As a techie and former software engineer, I love disruptive technologies because they often make my life easier. In the early 2000s, along with nearly everyone else, I replaced hundreds of my scratch-prone CDs with MP3s, and record stores started going out of business just like that. My landline phone, handheld camera, video camera, and Garmin GPS have all been replaced by my iPhone. Now we see disruption within O&P as tech enthusiasts have begun utilizing 3D printing to create free or low-cost upper-limb prostheses, and we are likely to see other devices soon.
I will admit that I was slow to realize the importance of 3D printing in O&P. When I saw my first 3D-printed prosthesis, I wondered why I hadn’t thought of that and have since been intrigued by the idea of mass use within our field. Recently I inquired on the OANDP-L listserv about how 3D technology is being incorporated into O&P practices. Most respondents said they were using 3D-printing technology for check sockets; a few others use it for definitive sockets. I was surprised that the responses made no mention of experimentation with upper-limb prostheses, back braces, or even AFOs.
Over the years I have spoken with many people about the use of this technology for O&P, including technicians and practitioners, 3D printing and CAD experts, and amateurs who just want to be involved. The topic is polarizing, mostly because of the way the media has glorified open-source projects while portraying the work O&P professionals do as inaccessible due to cost. Some practitioners, myself included, openly embrace the idea of community-based O&P projects such as the e-NABLE Community, which creates free 3D-printed upper-limb prostheses for those in need. Many others feel that non-O&P practitioners should not be fitting people with devices for a host of reasons, most of which I agree are valid concerns that need to be addressed. Some of these include: 1) fitting of devices by untrained, unlicensed providers, 2) substandard socket fit, function, and troubleshooting, 3) knowing when patients need referral to therapy and other medical specialists, 4) the possible erosion of our profession to amateurs, physicians, and therapists, and 5) the possible reduction in insurance reimbursement due to media portrayal of these low-cost alternatives.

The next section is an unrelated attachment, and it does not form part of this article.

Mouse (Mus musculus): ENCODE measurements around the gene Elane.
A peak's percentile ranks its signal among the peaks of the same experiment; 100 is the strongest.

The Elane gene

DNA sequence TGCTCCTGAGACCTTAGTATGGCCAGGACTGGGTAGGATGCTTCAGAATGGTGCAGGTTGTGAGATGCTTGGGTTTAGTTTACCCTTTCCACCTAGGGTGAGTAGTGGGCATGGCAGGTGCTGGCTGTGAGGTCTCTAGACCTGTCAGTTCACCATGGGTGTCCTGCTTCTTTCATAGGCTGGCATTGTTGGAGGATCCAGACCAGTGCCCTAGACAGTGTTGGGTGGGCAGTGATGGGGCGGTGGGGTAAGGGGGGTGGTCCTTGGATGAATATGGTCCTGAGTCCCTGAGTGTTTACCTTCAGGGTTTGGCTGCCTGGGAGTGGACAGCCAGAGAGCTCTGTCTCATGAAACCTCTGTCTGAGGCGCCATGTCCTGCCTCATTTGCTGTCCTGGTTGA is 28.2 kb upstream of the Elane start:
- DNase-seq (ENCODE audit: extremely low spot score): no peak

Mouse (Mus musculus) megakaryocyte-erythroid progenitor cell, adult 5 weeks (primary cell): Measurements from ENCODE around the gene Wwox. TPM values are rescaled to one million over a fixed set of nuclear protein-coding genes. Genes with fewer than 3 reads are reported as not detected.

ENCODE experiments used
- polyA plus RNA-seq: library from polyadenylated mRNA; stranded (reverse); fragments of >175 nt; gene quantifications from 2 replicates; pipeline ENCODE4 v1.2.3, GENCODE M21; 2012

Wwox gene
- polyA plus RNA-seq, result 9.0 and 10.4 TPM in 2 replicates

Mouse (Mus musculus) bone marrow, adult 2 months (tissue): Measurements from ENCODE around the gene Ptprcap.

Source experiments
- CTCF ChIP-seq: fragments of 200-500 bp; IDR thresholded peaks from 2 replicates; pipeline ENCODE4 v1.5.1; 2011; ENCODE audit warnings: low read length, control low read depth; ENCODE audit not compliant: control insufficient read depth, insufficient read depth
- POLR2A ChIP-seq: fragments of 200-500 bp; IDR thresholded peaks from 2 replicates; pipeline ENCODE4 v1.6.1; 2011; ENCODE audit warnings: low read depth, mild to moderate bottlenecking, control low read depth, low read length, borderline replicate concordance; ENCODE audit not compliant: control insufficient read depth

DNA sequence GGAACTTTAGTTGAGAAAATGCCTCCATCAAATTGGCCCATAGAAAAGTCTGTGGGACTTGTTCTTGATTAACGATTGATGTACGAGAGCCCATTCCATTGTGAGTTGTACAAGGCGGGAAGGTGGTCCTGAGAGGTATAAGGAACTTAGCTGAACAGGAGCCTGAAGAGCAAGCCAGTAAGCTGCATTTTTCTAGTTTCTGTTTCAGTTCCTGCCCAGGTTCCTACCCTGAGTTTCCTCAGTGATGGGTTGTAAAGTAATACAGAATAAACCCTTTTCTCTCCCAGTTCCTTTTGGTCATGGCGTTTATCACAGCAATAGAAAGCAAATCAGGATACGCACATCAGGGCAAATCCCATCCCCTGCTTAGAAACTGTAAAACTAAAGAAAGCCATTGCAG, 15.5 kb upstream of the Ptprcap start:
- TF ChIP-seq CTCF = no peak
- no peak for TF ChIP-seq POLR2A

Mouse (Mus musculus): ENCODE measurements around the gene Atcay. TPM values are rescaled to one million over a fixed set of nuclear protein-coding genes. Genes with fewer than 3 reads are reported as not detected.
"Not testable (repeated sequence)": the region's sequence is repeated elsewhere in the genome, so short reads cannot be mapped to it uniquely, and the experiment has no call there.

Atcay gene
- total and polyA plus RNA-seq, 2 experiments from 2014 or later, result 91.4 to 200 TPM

Despite these points, there is little reason to believe that these communities are going to go away. 3D printing is only going to get better, cheaper, and more pervasive in its O&P applications. As a profession, we are a bit behind the curve and have nobody but ourselves to blame. The only course of action is for us to become more active members in the evolution of the applied use of 3D printing in O&P. Someday a patient may walk into an orthopedic surgeon’s office and walk out with a custom-made, 3D-printed orthosis or prosthesis.
Although top-end 3D printers are still too expensive for most, it doesn’t mean you can’t experiment with the technology. There are many entry-level printers available for under $500 along with cost-effective online printing services, such as Shapeways, i.materialise, and Sculpteo. Additionally, some public libraries have 3D printers available to their patrons. Free design software exists, such as Autodesk 123D Design, Tinkercad, and the more advanced FreeCAD. And if you are not up for designing something yourself, most of the online printing services offer designers for hire if you are interested in bringing your idea to life. Start small and think big.